3 things to know about ‘healthcare voters’ in 2018 elections

Four states held primary elections on May 8, kicking off a busy election season that will see most Tuesdays from now until mid-September having one or more states’ voters casting ballots. Judging by the latest poll from the Kaiser Family Foundation, healthcare will be a major issue for many in the coming months. 

Nearly a quarter, 23 percent, of respondents to the poll named healthcare as the “most important factor” in how they vote in congressional races, with Kaiser labeling this group as “healthcare voters.” Some 30 percent of Democrats named healthcare among their top issues, more than any other issue, while it was a lower priority for independents (19 percent naming it a top issue) and Republican voters (15 percent).

As healthcare groups have discussed, a shift in Congress will have a major impact on health policy in the second half of President Donald Trump’s first term. If Democrats retake one or both houses of Congress, it’ll affect debates on repealing the Affordable Care Act (ACA) as well as changes to Medicare and Medicaid, leaving hospitals and health systems potentially waiting until after the next presidential election for major breakthroughs on policy priorities.

Here are three key takeaways from the poll:

1. Healthcare voters are mostly female, Democrats and anti-Trump

Nearly half (47 percent) of those who named healthcare as the most important factor in how they’ll vote identify as Democrats, according to the poll. Another 15 percent called themselves Democrat-leaning independents, the same percentage as those who identified as Republicans.

Their partisan lean in this election, however, is more distinctly Democratic—59 percent said if the election was held today, they’d vote for the Democratic candidate in their district and 70 percent disapprove Trump’s job performance.

The majority in this group are women (58 percent), white (56 percent) and 48 percent have only a high school education. Age-wise, the group is fairly evenly split, with the largest demographic in the 50-64 age range (33 percent).

2. Cost is their top priority…

When healthcare voters were asked to get more specific about their concerns, healthcare costs were named as the top issue by both Democrat-leaning voters (31 percent) and Republican-leaning voters (55 percent) in this group.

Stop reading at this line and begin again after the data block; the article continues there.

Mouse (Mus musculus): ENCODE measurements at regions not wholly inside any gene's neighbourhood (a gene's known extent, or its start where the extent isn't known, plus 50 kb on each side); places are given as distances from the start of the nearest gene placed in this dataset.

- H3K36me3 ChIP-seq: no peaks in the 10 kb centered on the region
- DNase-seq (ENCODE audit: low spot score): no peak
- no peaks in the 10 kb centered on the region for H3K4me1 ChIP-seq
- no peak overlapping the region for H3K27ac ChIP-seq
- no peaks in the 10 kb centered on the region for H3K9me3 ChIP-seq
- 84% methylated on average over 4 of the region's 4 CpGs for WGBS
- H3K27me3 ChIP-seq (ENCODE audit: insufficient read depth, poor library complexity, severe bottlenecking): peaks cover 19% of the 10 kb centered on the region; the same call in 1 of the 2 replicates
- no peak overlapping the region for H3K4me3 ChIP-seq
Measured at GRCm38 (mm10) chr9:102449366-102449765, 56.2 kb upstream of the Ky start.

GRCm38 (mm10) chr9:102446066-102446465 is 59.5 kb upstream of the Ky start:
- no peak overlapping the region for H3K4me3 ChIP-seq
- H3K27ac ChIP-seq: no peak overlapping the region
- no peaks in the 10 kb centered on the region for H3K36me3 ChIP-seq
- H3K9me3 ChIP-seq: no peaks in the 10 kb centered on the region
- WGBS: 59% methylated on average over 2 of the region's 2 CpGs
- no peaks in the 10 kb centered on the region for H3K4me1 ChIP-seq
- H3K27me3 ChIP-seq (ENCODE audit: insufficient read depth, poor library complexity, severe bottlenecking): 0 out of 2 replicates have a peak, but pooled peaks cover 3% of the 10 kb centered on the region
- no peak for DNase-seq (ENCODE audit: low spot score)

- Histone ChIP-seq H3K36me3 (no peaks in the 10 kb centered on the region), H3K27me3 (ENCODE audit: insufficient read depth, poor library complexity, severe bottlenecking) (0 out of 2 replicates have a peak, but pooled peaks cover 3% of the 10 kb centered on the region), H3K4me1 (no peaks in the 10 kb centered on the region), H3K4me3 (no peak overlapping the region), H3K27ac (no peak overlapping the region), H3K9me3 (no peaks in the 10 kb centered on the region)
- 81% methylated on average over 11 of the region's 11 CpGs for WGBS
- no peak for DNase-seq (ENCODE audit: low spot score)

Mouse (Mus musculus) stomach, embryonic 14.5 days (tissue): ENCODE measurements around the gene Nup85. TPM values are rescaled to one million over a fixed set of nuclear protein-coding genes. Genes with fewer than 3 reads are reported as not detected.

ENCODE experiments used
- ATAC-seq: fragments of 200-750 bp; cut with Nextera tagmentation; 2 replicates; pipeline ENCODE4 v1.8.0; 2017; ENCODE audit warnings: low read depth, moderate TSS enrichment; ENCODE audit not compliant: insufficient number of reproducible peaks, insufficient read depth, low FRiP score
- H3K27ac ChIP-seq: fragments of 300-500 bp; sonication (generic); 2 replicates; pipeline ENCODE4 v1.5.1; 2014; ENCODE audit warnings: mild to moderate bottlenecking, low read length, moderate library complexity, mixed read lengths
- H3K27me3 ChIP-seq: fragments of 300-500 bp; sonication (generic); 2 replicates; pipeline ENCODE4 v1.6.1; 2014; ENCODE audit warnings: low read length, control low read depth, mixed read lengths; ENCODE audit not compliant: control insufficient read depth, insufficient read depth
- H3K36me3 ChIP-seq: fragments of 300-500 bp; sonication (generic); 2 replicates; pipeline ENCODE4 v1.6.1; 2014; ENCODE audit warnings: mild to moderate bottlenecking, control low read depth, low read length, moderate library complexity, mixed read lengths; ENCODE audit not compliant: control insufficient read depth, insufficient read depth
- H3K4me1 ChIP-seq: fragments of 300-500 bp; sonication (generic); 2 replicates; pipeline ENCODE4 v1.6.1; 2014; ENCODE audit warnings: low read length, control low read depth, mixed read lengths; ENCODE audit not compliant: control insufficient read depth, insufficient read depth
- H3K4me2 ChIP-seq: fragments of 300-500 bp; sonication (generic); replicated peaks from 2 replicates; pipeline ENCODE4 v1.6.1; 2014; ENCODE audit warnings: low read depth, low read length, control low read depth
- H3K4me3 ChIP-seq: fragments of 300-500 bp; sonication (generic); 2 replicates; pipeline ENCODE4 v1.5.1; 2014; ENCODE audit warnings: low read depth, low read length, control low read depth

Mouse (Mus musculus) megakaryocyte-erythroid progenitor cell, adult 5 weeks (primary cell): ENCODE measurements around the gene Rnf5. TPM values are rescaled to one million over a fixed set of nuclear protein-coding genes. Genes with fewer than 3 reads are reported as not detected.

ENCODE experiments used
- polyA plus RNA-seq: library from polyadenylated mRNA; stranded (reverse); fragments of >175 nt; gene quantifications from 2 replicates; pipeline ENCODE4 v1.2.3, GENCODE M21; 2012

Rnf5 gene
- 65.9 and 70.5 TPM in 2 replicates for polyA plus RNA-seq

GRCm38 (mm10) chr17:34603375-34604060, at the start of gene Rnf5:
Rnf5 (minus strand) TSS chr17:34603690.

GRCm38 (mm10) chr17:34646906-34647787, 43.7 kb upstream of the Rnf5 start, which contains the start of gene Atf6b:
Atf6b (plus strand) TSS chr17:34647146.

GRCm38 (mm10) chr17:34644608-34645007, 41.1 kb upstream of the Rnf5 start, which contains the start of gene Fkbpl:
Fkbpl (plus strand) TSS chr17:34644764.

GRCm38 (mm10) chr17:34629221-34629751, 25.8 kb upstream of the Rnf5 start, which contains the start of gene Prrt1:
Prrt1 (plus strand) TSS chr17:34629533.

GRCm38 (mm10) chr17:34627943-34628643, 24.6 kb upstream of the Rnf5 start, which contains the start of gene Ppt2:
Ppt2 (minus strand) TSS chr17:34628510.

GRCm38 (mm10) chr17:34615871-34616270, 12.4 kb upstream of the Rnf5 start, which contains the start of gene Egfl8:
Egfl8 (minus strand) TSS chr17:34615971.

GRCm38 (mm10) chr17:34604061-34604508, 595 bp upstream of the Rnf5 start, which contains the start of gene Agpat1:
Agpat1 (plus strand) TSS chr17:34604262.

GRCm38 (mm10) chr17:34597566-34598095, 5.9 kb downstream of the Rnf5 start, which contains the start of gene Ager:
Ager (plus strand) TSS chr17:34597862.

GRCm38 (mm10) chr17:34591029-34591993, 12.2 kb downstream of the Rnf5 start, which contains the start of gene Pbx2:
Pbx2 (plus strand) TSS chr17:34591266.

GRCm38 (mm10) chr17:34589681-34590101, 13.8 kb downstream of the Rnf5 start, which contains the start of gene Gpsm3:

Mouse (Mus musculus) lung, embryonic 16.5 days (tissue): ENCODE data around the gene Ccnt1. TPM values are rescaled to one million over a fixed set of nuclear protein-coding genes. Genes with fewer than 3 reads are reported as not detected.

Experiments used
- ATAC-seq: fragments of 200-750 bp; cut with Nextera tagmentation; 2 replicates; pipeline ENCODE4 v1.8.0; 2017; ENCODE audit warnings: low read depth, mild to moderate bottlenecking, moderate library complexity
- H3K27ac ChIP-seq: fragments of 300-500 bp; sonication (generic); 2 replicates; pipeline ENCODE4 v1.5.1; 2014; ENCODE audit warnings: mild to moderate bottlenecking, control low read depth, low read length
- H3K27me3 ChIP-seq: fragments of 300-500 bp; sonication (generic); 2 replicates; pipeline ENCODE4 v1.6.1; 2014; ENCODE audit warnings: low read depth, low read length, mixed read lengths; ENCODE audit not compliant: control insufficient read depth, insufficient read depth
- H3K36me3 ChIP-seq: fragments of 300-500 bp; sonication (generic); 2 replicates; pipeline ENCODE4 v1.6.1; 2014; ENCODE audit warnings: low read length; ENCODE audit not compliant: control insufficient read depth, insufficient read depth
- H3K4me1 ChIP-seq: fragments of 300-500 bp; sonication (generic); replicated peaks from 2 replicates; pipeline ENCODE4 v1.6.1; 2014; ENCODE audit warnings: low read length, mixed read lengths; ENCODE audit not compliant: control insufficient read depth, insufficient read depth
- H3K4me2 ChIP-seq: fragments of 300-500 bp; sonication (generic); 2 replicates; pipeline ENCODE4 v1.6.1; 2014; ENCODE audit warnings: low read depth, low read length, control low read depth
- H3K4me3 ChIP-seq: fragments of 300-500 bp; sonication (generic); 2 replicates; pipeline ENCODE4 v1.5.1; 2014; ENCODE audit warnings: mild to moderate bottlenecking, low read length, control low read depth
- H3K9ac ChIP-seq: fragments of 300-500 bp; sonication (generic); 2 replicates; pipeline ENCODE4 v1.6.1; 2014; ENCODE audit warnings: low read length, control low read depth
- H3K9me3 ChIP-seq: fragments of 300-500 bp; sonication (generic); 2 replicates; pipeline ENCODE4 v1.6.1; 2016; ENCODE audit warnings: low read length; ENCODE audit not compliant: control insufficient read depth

From there, however, the groups diverged, with Democrats naming universal coverage (18 percent) and concerns about quality of coverage and care (11 percent) as their top healthcare issue, while Republicans named Medicare/senior concerns (9 percent) and improvements to care delivery (8 percent).

Among all voters, there were some agreements across the partisan divisions on healthcare priorities. Majorities said they’d be more likely to support candidates who want to bring down prescription drug, insurance and healthcare costs overall. More specific positions split voters again—for example, only 23 percent of Republicans said they’d be more likely to vote for a candidate which supported universal coverage. If a candidate wanted to repeal the ACA, 67 percent of Republicans said they’d be more likely to vote for them, while 74 percent of Democrats said they’d support candidates who back the law.

3. …But not their only priority

Among all voters, 51 percent said healthcare is one of many factors in deciding how to vote and 25 percent said it’s not important. In fact, a candidate’s position on Trump appears to matter more among Democrats and Republicans, while independents give more weight to where candidates stand on healthcare.

Only 5 percent of voters responding to the poll were solely focused on healthcare, listing it as the only important factor in their decision at the ballot box.